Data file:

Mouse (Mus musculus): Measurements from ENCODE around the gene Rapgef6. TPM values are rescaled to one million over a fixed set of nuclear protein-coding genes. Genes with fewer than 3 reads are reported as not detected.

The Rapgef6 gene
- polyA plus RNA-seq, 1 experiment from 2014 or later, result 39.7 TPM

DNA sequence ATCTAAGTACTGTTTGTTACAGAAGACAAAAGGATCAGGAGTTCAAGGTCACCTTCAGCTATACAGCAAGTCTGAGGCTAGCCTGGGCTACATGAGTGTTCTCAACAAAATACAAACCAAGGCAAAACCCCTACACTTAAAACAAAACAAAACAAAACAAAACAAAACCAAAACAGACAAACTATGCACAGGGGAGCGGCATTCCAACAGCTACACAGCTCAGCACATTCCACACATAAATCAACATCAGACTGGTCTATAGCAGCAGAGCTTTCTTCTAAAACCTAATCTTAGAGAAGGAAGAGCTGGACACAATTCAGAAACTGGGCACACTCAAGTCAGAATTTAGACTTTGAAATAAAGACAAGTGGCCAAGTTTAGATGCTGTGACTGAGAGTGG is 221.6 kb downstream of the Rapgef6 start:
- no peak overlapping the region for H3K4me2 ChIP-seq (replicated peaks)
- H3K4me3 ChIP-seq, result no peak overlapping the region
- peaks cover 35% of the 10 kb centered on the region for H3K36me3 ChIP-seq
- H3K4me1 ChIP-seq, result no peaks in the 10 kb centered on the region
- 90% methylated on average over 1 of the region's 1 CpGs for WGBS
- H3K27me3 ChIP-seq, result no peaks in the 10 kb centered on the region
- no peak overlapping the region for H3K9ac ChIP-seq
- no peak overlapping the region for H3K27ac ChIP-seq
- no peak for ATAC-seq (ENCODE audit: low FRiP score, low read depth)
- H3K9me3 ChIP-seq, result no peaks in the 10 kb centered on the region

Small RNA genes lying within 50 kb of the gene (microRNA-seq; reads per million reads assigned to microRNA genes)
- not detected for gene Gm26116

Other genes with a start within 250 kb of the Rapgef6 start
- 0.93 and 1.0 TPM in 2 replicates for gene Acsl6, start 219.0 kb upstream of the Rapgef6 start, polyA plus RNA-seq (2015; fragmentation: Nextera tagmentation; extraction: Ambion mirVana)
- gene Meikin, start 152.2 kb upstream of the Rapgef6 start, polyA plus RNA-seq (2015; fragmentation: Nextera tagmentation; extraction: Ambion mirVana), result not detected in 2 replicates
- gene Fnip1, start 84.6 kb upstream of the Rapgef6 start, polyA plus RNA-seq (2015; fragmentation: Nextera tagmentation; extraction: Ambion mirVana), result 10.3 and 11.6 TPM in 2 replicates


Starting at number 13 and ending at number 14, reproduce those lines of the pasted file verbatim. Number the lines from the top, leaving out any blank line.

- no peak for ATAC-seq (ENCODE audit: low FRiP score, low read depth)
- H3K9me3 ChIP-seq, result no peaks in the 10 kb centered on the region